Saturday, July 2, 2016

My View from Here on the Indian Act: corruption in Indigenous politics

I have been honoured by Tito Gomez and Pamela Beebe to join Red Time Podcast, an urban Indigenous perspective on daily issues here in Calgary. Our latest podcast: http://www.podbean.com/media/player/embed/postId/6334315

Grand Chief Derek Nepinak is trying to educate all Indigenous on tradition governance, Treaties and how Indian Act is a legal fiction. My perspective you can read along at the end:


Red Time Podcast June 29, 2016 View from Here:


Welcome to Treaty 7 – Siksika Nation, Kainai Nation, Piikinni Nation, Tsuu Tiina, Stoney Nakota – Chiniki, Wesley, Bearspaw
My name is Michelle Robinson, a Yellowknife Dene on my mother’s side and Cdn on my father’s side, for real, all the way to the Mayflower!
-acknowledge Aboriginal Awareness Month

Last week, us at Red Time Podcast were honoured to have Retired Judge, John Reilly here in the greater Forest Lawn area to launch our book club, Chapters and Chat through 12 Community Safety Initiative. From that conversation came a conversation about corruption in Indigenous politics so I’m going to add my voice to the discussion with my view from here.

Warning.. we play a game on Red Time Pod cast that encourages drinking water every single time I utter the word Indian Act or colonialism. You can not keep up this time. Don’t even attempt this at home. Red Time podcast is not responsible for your consumption for this view from here, LOL!

Technically, Indian Affairs does allow band members to see any financial records related to the band. A simple google and I immediately came up to my own band, Yellowknives Dene First Nation Consolidated Financial Statements dated Mar. 31, 2014. If a band member cannot see their band’s most recent financials, Indigenous Affairs has the responsibility to guide a band member there. Most people get too frustrated with Indigenous Affairs to get there.

To tell a bit of my own story in the colonial context, one just has to google Yellowknives Dene. In May 2012 as reported by Northern News Services, my aunt, Barbara Powless-Labelle was removed from by the residential school surviving Indian Act trained, council and "banished" from the community on the advice from Yellowknives elders. She said the reason for her banishment was that she was asking too many embarrassing questions about band finances. When my auntie launched a lawsuit in early 2007 to fight her banishment, former Dettah chief Peter Liske filed an affidavit accusing her of being confrontational and angry in her dealings with chiefs and other politicians. Her membership to the First Nation was later restored after the band settled out of court. She felt council had created a culture of fear by bullying and discrediting any members who voice concerns. The intimidation continues still, she said. The band member who asked not be named and a man with the last name, Beaulieu both said council had tried to discredit them for bringing concerns forward. "The integrity, the values, the vision, the ethics, the morals, the human standards and rights are gone," said Powless-Labelle. "We have lost all confidence because (the council) doesn't keep us abreast of what's going on." All of this stems from Impact Benefit Agreements with the diamond mines.
IBAs are key agreements outlining a developer's (usually mining companies) commitment to offer jobs, business contracts, training, scholarship funding and undisclosed payments to aboriginal groups considered by the company to be "impacted" communities. Of course there is no real accountability in those agreements as in the case of Yellowknife where the water is damaged and the mining clean up not complete, much like abandoned wells here in Alberta.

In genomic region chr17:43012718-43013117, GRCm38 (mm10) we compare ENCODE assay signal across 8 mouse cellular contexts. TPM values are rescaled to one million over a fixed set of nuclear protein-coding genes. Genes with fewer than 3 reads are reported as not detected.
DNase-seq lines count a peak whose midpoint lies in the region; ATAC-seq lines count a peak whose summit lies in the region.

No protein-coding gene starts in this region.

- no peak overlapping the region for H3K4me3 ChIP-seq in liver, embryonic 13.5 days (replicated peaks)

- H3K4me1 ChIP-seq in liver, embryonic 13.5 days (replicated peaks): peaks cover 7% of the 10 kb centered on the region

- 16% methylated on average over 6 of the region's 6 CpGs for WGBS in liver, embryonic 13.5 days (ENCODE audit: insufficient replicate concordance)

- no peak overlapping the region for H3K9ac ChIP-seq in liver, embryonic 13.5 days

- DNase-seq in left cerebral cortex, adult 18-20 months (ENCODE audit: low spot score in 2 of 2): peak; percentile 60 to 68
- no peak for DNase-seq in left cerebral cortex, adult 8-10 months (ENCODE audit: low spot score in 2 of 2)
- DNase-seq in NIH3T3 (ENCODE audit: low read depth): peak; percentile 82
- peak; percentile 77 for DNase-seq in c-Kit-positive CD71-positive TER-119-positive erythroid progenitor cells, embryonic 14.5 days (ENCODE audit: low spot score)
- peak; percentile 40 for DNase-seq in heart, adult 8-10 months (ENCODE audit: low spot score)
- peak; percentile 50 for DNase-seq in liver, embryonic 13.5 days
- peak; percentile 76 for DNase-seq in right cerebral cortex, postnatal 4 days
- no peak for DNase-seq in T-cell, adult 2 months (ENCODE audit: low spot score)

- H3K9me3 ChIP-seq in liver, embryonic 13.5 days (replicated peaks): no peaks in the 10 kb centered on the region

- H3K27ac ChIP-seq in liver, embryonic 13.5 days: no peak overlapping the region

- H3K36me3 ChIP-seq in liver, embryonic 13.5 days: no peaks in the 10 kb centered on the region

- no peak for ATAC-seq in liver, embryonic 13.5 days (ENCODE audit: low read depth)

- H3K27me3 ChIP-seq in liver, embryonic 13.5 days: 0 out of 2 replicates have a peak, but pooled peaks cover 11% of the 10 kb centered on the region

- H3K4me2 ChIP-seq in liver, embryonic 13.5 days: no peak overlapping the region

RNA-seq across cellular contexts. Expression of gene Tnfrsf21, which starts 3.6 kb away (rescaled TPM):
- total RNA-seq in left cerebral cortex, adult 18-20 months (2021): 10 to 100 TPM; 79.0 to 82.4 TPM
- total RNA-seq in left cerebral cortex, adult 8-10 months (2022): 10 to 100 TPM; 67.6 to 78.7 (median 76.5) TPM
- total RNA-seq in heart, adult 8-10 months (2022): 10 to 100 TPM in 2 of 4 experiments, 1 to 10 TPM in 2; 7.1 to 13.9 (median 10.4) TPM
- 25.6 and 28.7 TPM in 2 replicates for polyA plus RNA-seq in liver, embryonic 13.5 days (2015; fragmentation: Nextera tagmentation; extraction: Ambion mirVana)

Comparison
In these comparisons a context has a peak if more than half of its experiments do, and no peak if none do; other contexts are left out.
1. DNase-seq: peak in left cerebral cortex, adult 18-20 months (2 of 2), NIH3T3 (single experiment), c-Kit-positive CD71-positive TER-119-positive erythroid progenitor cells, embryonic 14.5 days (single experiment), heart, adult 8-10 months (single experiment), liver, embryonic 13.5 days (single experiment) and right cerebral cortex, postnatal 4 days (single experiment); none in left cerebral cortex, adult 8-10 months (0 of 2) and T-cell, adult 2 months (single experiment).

So why is this happening? Why is the Indian Act to blame? I will acknowledge in Canada, there is zero curriculum of the Indian from kindergarten to grade 12. Worse than that, it is NOT covered in law school either. In fact most education institutions don’t have any mandatory courses in Indigenous studies at all. The educational institutions purposely withhold the information to perpetuate colonialism. So let’s dive a bit in the history of the Indian Act. 

Canada’s First Nations: A Legacy of Institutional Racism By Claire Hutchings
The Indian Act was, and is, a powerful tool in the hands of the federal
government, giving federal civil servants the authority to manage band affairs, supervise Indigenous lands and trust funds, direct the personal and family lives of individual Aboriginal people, and deny basic Canadian civil and personal rights to hundreds of thousands of “wards” of the federal state.”

“The Indian Act gave the Department of Indian Affairs and its officials control over reserve lands and resources and authorized them to regulate commerce and trade with Aboriginal people. The Act became the primary means of adapting federal policy to changing expectations and concerns about Aboriginal people.”

“amendments to the Indian Act in 1951 removed some of the more offensive elements of Indian Act, but prohibitions on voting and alcohol consumption remained until the 1960s.”

“The Indian Act, by itself, was simply a tool used by the Government of Canada to exercise near-total control over First Nations people. Unlike almost all other Canadians,

First Nations people had significantly fewer rights and political privileges. The government exercised comprehensive control over Aboriginal life, determining where and when they went to school, the management of their land and economic resources, prohibiting them from entering key professions, attempting to shape Indigenous cultures, and dominating daily affairs through the often aggressive hand of federally-appointed Indian Agents.